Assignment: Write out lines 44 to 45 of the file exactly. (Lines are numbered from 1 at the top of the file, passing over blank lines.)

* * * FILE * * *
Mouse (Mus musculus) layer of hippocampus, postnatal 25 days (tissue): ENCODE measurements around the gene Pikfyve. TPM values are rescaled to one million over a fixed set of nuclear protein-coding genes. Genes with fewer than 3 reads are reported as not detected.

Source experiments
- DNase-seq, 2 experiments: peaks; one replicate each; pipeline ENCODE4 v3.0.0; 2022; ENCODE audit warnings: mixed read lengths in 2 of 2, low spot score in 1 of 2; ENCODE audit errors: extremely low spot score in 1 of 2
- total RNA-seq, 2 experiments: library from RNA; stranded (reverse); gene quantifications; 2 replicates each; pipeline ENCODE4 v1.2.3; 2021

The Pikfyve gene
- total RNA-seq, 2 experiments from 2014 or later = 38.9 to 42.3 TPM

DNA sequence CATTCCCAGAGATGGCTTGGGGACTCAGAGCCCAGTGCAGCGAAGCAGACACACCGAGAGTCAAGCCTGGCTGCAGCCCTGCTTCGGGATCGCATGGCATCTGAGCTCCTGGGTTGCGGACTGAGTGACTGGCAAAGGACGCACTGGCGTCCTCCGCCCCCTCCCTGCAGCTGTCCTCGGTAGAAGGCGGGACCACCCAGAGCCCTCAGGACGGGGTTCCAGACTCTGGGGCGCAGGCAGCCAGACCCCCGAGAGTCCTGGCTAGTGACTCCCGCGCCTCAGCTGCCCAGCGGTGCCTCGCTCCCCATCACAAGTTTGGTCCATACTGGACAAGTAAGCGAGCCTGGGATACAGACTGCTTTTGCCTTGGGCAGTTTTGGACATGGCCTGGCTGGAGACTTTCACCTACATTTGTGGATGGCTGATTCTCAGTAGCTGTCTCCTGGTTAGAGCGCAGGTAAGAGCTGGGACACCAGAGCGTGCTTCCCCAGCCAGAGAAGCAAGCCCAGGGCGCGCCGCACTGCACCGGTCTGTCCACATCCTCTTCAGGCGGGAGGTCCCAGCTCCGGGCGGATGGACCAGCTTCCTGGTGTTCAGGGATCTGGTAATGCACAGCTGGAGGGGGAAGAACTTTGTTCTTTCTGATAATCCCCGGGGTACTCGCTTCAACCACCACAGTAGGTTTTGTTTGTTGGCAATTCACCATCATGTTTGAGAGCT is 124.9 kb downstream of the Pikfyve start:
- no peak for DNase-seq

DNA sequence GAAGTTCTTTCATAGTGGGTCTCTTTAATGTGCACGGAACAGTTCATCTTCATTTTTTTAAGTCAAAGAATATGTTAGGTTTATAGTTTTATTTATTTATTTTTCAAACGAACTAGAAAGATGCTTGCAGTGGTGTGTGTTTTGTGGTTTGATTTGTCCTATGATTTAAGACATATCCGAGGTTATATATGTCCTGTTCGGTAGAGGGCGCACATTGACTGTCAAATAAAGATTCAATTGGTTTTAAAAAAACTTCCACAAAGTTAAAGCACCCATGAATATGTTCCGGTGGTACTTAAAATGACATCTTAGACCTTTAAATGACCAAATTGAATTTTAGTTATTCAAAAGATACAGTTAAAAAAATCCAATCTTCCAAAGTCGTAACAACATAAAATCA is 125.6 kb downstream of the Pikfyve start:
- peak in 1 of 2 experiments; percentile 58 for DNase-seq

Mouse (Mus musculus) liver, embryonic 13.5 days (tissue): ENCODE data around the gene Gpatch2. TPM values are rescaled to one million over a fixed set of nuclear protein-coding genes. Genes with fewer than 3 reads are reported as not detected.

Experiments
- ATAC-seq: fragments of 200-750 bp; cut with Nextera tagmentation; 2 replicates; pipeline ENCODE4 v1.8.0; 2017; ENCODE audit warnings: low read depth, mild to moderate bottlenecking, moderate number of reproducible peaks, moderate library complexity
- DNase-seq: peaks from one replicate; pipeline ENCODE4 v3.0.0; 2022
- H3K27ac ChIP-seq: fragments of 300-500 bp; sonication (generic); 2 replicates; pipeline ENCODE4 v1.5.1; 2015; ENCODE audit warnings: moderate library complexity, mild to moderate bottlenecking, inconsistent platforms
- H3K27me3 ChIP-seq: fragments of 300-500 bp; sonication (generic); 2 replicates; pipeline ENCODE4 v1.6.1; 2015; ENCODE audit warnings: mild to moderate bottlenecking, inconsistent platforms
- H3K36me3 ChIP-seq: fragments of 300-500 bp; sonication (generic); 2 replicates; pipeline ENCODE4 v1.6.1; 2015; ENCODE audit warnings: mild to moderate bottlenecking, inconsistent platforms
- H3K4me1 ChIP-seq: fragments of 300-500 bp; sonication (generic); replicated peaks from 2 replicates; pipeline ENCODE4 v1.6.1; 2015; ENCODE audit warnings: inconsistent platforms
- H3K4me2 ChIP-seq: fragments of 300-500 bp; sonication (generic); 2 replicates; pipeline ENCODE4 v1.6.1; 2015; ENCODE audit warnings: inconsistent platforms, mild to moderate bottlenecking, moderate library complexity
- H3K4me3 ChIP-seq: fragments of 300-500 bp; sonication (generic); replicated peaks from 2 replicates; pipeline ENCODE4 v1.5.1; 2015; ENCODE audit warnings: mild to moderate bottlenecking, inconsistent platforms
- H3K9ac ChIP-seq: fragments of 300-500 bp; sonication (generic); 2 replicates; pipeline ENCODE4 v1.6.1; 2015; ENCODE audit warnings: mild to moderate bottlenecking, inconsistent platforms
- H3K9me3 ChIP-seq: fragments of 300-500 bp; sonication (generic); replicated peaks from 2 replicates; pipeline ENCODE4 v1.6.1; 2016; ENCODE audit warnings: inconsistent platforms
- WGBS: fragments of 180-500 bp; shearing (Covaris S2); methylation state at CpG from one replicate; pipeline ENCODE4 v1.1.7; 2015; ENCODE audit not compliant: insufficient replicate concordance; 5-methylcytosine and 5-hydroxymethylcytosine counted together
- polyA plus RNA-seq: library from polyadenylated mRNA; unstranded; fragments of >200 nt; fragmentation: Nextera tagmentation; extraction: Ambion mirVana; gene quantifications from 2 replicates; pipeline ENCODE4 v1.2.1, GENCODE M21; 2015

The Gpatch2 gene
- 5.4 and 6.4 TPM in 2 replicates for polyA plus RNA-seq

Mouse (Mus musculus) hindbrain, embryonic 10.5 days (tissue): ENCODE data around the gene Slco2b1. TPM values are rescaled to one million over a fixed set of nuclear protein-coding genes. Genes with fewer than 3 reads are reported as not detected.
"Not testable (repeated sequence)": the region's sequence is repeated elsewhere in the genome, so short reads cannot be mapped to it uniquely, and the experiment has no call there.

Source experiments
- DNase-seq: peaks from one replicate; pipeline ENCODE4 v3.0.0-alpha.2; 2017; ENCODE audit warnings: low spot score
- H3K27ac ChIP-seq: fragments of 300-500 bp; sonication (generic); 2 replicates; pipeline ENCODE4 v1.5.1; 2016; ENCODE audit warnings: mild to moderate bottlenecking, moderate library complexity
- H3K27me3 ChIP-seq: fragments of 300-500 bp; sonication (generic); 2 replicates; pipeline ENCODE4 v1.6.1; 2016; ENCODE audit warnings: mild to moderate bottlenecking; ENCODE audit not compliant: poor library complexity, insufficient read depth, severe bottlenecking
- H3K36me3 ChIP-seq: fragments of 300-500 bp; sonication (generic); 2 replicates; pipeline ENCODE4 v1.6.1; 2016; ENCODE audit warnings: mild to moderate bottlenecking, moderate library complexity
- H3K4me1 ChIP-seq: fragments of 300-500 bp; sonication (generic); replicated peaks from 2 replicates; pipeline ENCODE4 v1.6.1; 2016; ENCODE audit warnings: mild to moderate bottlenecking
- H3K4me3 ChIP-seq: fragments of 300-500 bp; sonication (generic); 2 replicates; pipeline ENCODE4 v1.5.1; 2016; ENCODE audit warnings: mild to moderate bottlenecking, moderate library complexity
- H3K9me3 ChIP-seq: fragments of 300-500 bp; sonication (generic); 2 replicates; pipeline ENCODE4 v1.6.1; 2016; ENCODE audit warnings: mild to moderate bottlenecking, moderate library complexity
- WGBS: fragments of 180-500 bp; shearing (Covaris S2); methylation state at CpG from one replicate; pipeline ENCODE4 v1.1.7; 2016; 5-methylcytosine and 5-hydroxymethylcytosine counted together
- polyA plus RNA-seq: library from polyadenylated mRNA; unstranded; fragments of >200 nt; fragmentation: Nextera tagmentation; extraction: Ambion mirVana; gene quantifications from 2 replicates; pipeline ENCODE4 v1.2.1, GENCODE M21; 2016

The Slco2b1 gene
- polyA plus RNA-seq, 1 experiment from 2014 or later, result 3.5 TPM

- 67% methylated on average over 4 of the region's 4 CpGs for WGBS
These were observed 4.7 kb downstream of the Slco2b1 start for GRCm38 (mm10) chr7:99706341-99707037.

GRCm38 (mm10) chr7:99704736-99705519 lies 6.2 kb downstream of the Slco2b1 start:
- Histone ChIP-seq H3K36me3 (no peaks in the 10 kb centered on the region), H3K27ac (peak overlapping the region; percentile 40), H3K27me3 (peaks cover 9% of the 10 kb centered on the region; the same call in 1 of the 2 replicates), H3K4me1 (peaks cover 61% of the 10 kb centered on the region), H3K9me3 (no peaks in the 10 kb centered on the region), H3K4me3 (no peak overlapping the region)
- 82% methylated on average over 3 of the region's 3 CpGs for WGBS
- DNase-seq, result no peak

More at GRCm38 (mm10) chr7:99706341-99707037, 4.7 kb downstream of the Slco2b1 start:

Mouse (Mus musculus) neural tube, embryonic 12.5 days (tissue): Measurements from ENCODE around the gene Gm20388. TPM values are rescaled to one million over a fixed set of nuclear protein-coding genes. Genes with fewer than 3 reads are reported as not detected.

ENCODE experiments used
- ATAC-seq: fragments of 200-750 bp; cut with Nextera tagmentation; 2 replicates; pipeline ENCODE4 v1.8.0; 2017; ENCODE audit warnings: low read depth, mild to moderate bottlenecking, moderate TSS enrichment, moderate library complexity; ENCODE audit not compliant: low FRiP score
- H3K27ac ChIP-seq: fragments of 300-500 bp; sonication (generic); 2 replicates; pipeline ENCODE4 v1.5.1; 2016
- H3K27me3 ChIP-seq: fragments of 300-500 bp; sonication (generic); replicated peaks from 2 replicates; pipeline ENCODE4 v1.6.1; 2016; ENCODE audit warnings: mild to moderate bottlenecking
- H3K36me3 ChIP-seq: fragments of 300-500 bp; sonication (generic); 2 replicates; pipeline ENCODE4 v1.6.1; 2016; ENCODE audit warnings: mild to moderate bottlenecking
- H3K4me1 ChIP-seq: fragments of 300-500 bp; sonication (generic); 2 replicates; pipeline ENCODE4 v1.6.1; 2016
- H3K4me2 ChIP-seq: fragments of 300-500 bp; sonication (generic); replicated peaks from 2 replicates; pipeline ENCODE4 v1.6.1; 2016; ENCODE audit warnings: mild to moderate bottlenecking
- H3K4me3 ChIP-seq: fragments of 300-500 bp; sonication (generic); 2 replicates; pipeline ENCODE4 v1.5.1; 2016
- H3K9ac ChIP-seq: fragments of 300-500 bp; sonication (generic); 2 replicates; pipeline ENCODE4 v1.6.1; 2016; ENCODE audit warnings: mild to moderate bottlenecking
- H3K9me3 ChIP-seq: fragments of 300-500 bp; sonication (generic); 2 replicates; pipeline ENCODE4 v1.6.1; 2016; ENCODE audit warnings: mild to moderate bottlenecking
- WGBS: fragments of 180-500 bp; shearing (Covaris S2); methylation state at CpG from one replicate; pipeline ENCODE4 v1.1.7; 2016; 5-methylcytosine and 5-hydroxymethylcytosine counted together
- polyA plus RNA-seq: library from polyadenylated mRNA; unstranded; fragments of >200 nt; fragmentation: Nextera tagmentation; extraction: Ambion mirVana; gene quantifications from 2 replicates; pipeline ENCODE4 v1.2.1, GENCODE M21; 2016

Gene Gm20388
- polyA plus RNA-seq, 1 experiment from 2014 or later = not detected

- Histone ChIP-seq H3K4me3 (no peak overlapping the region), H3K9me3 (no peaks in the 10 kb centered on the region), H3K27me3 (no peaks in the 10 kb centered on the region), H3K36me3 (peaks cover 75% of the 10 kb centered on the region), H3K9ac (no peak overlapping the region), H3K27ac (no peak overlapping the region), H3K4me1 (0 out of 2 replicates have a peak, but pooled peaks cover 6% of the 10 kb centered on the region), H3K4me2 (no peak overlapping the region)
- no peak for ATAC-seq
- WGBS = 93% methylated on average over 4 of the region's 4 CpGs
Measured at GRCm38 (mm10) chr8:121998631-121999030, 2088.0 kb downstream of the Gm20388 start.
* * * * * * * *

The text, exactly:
- Histone ChIP-seq H3K36me3 (no peaks in the 10 kb centered on the region), H3K27ac (peak overlapping the region; percentile 40), H3K27me3 (peaks cover 9% of the 10 kb centered on the region; the same call in 1 of the 2 replicates), H3K4me1 (peaks cover 61% of the 10 kb centered on the region), H3K9me3 (no peaks in the 10 kb centered on the region), H3K4me3 (no peak overlapping the region)
- 82% methylated on average over 3 of the region's 3 CpGs for WGBS